Toronto, Aug. 02, 2017 (GLOBE NEWSWIRE) — Whether exploring critical Salish Sea orca habitat and conservation issues onboard a 68-foot seafaring classroom or developing a freshwater monitoring kit with the potential to empower groups across Ontario to protect their lakes and rivers, the newest crop of Go Wild Community Grant recipients, awarded today, are finding solutions to conservation challenges affecting their communities, and nature across Canada.
The Go Wild Community Grants program, presented by TELUS, helps thousands of Canadians connect more deeply with nature and benefit wildlife with grants of $1,000 to $7,000. Twelve projects from B.C to P.E.I. will be implemented this summer and run until November 2017.
Sarah Winterton, WWF-Canada director of nature-connected communities, says:
“It’s important to recognize the role that nature plays in sustaining us, and commit to doing our part to ensure it thrives. WWF-Canada is proud to support these 12 Go Wild Community Grants for their efforts to safeguard our natural riches and ecosystems across Canada – and for helping thousands of Canadians connect more deeply with nature. When nature thrives, so do their communities.”
The summer 2017 Go Wild Community Grant projects:
- Medicine Hat, Alta., Society of Grassland Naturalists will encourage residents to meet their neighbours – both human and wild – through public gatherings and exploratory nature walks.
- Tofield, Alta., Beaverhill Bird Observatory will restore owl habitat by doubling the number of nesting boxes in a recognized Important Bird Area.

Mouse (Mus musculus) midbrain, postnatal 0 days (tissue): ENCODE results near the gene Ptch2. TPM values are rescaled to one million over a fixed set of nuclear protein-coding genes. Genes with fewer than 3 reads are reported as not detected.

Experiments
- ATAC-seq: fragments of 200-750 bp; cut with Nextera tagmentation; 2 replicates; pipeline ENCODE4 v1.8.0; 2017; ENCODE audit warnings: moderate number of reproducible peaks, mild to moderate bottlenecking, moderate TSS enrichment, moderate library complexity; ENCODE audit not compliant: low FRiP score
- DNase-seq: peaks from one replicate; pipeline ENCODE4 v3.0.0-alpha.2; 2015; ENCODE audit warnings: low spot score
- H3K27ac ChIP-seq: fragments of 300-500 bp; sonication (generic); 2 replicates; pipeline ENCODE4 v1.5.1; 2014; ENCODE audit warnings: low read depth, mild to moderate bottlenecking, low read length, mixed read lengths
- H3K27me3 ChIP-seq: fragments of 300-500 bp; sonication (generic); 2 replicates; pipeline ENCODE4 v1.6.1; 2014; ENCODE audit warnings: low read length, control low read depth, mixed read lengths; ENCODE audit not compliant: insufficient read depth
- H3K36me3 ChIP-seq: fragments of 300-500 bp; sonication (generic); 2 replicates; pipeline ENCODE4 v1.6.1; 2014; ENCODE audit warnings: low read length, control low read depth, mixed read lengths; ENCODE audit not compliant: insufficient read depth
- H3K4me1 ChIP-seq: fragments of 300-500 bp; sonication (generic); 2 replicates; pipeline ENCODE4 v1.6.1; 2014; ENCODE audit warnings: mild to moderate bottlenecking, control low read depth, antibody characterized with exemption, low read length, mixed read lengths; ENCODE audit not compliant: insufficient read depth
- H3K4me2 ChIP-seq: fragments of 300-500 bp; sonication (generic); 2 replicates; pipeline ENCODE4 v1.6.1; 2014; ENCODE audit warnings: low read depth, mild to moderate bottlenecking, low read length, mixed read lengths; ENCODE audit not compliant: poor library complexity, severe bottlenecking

- Sidney, B.C., Rainforest Conservation Foundation will connect First Nation and at-risk youth with the unique wildlife and ecosystems of the Salish Sea – from rainforest and intertidal zones to salmon streams and critical killer whale habitat – onboard a 68-foot vessel.
- Victoria, B.C., Green Teams of Canada will connect youth to nature and each other by restoring habitat. In addition to caring for green spaces, the project aims to improve mental well-being and self-esteem.
- Saint John, N.B., ACAP Saint John will create pockets of “wild” experiences in New Brunswick’s urban areas that connect people to nature and offer sustainable environmental solutions.
- Hamilton, Ont., Hamilton Naturalists’ Club will create a 1-km long stretch of community-grown pollinator habitat.
- Midland, Ont., Severn Sound Environmental Association will develop a Community Environmental Monitoring Kit that will empower community groups in the Severn Sound watershed and beyond to collect valuable freshwater health data.
- Niagara Falls, Ont., Heartland Forest Nature Experience will restore a 25-acre wet meadow and successional field to help increase populations of wild pollinators and targeted species at risk.
- Toronto, Park People will work with communities and park groups to improve habitat connectivity between parks and private green spaces for native wildlife.
- Charlottetown, Island Nature Trust will engage citizen scientists to enhance habitat and monitor hummingbird populations and timing of migration patterns and breeding events across Prince Edward Island.
- Laval, Que., Twin Oaks School will teach students about healthy soil and the interconnectivity of nature with worms, bees, gardens and people.
- Quebec City, Groupe d’éducation et d’écosurveillance de l’eau will engage visitors to the Beauport Outdoors Center in wetland conservation.
About Go Wild Community Grants presented by TELUS
In partnership with TELUS, WWF-Canada’s Go Wild Community Grants support creative ideas from Canadians on how to protect, restore, monitor, educate and celebrate nature. For more information, visit wwf.ca/gowild
About World Wildlife Fund Canada
WWF-Canada creates solutions to the environmental challenges that matter most for Canadians. We work in places that are unique and ecologically important, so that nature, wildlife and people thrive together. Because we are all wildlife. For more information, visit wwf.ca